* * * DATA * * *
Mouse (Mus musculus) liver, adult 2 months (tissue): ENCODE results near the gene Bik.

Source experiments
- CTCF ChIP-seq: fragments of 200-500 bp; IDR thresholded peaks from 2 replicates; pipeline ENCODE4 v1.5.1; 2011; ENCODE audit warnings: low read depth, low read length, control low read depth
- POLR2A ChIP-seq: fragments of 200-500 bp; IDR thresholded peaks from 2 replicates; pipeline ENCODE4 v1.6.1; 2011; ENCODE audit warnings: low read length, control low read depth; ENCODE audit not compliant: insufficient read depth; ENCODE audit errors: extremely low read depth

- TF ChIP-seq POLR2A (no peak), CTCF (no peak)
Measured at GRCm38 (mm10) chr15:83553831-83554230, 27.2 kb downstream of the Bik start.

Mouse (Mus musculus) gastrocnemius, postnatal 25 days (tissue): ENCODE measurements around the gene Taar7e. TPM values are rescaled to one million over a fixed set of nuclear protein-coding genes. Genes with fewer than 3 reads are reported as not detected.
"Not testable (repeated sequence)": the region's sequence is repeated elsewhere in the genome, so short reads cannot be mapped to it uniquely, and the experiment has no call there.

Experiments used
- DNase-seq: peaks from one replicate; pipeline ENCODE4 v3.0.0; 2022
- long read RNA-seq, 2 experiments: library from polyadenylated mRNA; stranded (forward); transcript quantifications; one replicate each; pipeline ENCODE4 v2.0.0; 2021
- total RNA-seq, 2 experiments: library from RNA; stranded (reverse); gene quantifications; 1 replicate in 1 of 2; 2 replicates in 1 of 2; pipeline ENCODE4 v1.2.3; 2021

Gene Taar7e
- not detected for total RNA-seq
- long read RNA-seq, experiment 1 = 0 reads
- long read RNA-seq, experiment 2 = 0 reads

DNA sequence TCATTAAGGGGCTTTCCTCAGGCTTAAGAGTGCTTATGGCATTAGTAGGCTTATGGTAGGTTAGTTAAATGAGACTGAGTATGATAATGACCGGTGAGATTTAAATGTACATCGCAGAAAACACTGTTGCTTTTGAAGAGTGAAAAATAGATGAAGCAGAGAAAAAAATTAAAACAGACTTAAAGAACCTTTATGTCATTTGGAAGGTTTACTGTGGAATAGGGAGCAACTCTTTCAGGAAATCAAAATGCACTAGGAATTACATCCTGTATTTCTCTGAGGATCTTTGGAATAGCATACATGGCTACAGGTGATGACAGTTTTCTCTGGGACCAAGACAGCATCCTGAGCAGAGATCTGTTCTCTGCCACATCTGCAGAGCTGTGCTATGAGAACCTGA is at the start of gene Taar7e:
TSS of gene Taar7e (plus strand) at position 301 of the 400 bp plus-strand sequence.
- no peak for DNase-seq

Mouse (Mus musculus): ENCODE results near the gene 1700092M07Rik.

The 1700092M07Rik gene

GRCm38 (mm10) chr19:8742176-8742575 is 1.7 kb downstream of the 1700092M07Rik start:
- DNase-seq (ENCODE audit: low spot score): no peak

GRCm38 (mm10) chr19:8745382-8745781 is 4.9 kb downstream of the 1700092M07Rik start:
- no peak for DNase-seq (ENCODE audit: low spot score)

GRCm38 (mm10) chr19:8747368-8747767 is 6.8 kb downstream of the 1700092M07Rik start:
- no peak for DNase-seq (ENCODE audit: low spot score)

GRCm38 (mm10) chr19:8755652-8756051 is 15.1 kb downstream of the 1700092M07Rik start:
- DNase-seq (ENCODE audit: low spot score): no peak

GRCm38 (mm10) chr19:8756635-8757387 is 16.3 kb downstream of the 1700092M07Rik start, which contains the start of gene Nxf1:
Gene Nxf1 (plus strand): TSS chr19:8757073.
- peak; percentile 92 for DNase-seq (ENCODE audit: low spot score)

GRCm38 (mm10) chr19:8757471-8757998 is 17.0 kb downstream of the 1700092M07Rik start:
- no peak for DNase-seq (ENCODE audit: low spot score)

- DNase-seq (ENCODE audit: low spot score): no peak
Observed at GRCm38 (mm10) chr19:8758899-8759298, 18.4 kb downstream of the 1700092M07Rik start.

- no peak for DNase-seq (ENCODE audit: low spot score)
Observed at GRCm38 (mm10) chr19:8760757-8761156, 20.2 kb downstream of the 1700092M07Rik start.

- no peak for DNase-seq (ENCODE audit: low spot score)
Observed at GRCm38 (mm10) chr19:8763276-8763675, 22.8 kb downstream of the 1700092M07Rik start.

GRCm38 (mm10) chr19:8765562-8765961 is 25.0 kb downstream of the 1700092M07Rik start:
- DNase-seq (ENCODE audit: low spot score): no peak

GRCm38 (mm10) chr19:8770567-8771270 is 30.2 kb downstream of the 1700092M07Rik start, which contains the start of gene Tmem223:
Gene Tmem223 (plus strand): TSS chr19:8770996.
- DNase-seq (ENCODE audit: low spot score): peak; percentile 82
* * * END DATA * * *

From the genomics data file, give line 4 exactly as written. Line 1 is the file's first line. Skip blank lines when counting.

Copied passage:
- POLR2A ChIP-seq: fragments of 200-500 bp; IDR thresholded peaks from 2 replicates; pipeline ENCODE4 v1.6.1; 2011; ENCODE audit warnings: low read length, control low read depth; ENCODE audit not compliant: insufficient read depth; ENCODE audit errors: extremely low read depth